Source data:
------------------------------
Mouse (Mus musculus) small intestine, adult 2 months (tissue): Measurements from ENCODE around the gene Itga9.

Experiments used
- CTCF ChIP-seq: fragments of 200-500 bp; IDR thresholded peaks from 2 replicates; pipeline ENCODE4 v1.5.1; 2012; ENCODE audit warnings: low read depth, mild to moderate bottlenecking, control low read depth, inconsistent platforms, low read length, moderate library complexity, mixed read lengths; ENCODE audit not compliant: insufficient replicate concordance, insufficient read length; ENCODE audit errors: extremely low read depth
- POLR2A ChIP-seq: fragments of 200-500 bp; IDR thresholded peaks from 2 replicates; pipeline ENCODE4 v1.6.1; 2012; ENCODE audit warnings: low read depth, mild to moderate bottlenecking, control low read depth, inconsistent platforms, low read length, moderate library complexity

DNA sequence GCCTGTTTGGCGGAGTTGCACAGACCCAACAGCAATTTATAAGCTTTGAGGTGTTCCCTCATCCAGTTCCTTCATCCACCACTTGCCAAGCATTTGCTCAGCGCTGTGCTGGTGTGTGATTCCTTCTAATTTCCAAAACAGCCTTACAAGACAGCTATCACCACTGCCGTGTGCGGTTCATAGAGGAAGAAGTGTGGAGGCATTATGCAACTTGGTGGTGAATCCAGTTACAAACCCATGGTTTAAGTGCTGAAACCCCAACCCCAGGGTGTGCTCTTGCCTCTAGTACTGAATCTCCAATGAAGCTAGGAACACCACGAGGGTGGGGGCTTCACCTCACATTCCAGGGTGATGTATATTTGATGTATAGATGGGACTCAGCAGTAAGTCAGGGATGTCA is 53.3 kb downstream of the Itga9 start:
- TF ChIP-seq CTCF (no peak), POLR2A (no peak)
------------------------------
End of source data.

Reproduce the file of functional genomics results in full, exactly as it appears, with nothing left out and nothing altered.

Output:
Mouse (Mus musculus) small intestine, adult 2 months (tissue): Measurements from ENCODE around the gene Itga9.

Experiments used
- CTCF ChIP-seq: fragments of 200-500 bp; IDR thresholded peaks from 2 replicates; pipeline ENCODE4 v1.5.1; 2012; ENCODE audit warnings: low read depth, mild to moderate bottlenecking, control low read depth, inconsistent platforms, low read length, moderate library complexity, mixed read lengths; ENCODE audit not compliant: insufficient replicate concordance, insufficient read length; ENCODE audit errors: extremely low read depth
- POLR2A ChIP-seq: fragments of 200-500 bp; IDR thresholded peaks from 2 replicates; pipeline ENCODE4 v1.6.1; 2012; ENCODE audit warnings: low read depth, mild to moderate bottlenecking, control low read depth, inconsistent platforms, low read length, moderate library complexity

DNA sequence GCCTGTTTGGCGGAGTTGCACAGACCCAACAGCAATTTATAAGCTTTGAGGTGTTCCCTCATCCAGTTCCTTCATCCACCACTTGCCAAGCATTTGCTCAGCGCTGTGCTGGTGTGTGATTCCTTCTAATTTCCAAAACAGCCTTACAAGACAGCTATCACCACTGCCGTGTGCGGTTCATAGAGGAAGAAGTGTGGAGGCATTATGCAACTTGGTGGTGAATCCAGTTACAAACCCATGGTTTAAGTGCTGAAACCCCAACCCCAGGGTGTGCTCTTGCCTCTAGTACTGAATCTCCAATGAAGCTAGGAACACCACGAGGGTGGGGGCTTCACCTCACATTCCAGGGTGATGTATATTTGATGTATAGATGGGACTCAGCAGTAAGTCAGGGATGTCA is 53.3 kb downstream of the Itga9 start:
- TF ChIP-seq CTCF (no peak), POLR2A (no peak)